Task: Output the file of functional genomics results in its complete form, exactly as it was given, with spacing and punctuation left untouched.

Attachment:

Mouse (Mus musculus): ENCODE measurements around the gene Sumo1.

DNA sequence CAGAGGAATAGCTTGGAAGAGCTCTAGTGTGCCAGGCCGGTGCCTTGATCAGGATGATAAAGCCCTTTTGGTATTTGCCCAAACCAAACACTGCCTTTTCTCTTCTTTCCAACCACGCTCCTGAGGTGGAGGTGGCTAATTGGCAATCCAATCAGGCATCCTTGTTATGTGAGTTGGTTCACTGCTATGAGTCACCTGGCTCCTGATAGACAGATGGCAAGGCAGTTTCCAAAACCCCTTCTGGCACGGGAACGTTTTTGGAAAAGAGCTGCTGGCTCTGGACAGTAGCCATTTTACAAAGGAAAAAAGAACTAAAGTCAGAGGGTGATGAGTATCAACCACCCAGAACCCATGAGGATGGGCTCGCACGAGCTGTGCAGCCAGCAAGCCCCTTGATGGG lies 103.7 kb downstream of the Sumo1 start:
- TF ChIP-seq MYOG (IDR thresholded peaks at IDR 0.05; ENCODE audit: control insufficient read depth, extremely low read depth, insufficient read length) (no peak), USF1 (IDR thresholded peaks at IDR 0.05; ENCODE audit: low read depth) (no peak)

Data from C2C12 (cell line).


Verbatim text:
Mouse (Mus musculus): ENCODE measurements around the gene Sumo1.

DNA sequence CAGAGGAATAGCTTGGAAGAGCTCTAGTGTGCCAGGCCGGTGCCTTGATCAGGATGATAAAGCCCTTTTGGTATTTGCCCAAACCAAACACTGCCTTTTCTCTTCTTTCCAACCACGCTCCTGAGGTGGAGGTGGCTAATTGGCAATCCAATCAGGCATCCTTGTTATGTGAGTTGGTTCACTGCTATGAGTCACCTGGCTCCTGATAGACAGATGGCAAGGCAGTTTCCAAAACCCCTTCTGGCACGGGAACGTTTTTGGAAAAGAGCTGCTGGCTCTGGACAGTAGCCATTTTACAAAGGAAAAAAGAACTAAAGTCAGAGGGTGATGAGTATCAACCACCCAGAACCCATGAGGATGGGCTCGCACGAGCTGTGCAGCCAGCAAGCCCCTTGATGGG lies 103.7 kb downstream of the Sumo1 start:
- TF ChIP-seq MYOG (IDR thresholded peaks at IDR 0.05; ENCODE audit: control insufficient read depth, extremely low read depth, insufficient read length) (no peak), USF1 (IDR thresholded peaks at IDR 0.05; ENCODE audit: low read depth) (no peak)

Data from C2C12 (cell line).